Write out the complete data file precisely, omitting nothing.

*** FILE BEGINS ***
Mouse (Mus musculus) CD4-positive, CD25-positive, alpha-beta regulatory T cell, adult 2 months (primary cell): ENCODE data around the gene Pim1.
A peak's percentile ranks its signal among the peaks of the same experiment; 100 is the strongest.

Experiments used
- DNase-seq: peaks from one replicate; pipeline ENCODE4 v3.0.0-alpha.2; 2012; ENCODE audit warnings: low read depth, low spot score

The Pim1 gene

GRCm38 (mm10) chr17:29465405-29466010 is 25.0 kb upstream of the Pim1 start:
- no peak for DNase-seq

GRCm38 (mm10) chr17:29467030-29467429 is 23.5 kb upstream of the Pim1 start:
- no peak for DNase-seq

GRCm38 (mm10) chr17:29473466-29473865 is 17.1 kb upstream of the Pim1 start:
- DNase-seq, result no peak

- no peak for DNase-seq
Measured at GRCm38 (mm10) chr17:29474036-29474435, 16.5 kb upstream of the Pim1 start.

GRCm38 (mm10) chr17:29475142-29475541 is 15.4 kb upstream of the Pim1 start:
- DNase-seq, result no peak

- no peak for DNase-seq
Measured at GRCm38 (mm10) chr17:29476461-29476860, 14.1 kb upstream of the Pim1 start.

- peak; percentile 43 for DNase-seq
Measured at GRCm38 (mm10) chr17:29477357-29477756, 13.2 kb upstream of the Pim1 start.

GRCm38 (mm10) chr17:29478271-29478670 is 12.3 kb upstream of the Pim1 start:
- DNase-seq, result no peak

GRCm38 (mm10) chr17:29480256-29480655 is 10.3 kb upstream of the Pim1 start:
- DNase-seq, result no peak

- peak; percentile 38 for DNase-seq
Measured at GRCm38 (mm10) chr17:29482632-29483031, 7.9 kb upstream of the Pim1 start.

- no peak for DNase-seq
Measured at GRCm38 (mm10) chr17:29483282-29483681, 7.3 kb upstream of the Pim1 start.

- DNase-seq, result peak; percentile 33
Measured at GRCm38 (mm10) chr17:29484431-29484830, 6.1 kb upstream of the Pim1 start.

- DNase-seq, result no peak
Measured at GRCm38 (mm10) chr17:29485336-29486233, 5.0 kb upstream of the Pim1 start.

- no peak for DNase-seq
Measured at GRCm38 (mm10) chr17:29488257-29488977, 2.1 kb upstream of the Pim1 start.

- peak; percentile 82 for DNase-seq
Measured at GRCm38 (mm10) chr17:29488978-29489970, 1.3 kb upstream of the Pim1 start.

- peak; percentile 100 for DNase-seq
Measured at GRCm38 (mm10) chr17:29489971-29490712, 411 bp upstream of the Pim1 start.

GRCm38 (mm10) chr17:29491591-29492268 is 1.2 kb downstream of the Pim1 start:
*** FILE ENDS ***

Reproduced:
Mouse (Mus musculus) CD4-positive, CD25-positive, alpha-beta regulatory T cell, adult 2 months (primary cell): ENCODE data around the gene Pim1.
A peak's percentile ranks its signal among the peaks of the same experiment; 100 is the strongest.

Experiments used
- DNase-seq: peaks from one replicate; pipeline ENCODE4 v3.0.0-alpha.2; 2012; ENCODE audit warnings: low read depth, low spot score

The Pim1 gene

GRCm38 (mm10) chr17:29465405-29466010 is 25.0 kb upstream of the Pim1 start:
- no peak for DNase-seq

GRCm38 (mm10) chr17:29467030-29467429 is 23.5 kb upstream of the Pim1 start:
- no peak for DNase-seq

GRCm38 (mm10) chr17:29473466-29473865 is 17.1 kb upstream of the Pim1 start:
- DNase-seq, result no peak

- no peak for DNase-seq
Measured at GRCm38 (mm10) chr17:29474036-29474435, 16.5 kb upstream of the Pim1 start.

GRCm38 (mm10) chr17:29475142-29475541 is 15.4 kb upstream of the Pim1 start:
- DNase-seq, result no peak

- no peak for DNase-seq
Measured at GRCm38 (mm10) chr17:29476461-29476860, 14.1 kb upstream of the Pim1 start.

- peak; percentile 43 for DNase-seq
Measured at GRCm38 (mm10) chr17:29477357-29477756, 13.2 kb upstream of the Pim1 start.

GRCm38 (mm10) chr17:29478271-29478670 is 12.3 kb upstream of the Pim1 start:
- DNase-seq, result no peak

GRCm38 (mm10) chr17:29480256-29480655 is 10.3 kb upstream of the Pim1 start:
- DNase-seq, result no peak

- peak; percentile 38 for DNase-seq
Measured at GRCm38 (mm10) chr17:29482632-29483031, 7.9 kb upstream of the Pim1 start.

- no peak for DNase-seq
Measured at GRCm38 (mm10) chr17:29483282-29483681, 7.3 kb upstream of the Pim1 start.

- DNase-seq, result peak; percentile 33
Measured at GRCm38 (mm10) chr17:29484431-29484830, 6.1 kb upstream of the Pim1 start.

- DNase-seq, result no peak
Measured at GRCm38 (mm10) chr17:29485336-29486233, 5.0 kb upstream of the Pim1 start.

- no peak for DNase-seq
Measured at GRCm38 (mm10) chr17:29488257-29488977, 2.1 kb upstream of the Pim1 start.

- peak; percentile 82 for DNase-seq
Measured at GRCm38 (mm10) chr17:29488978-29489970, 1.3 kb upstream of the Pim1 start.

- peak; percentile 100 for DNase-seq
Measured at GRCm38 (mm10) chr17:29489971-29490712, 411 bp upstream of the Pim1 start.

GRCm38 (mm10) chr17:29491591-29492268 is 1.2 kb downstream of the Pim1 start: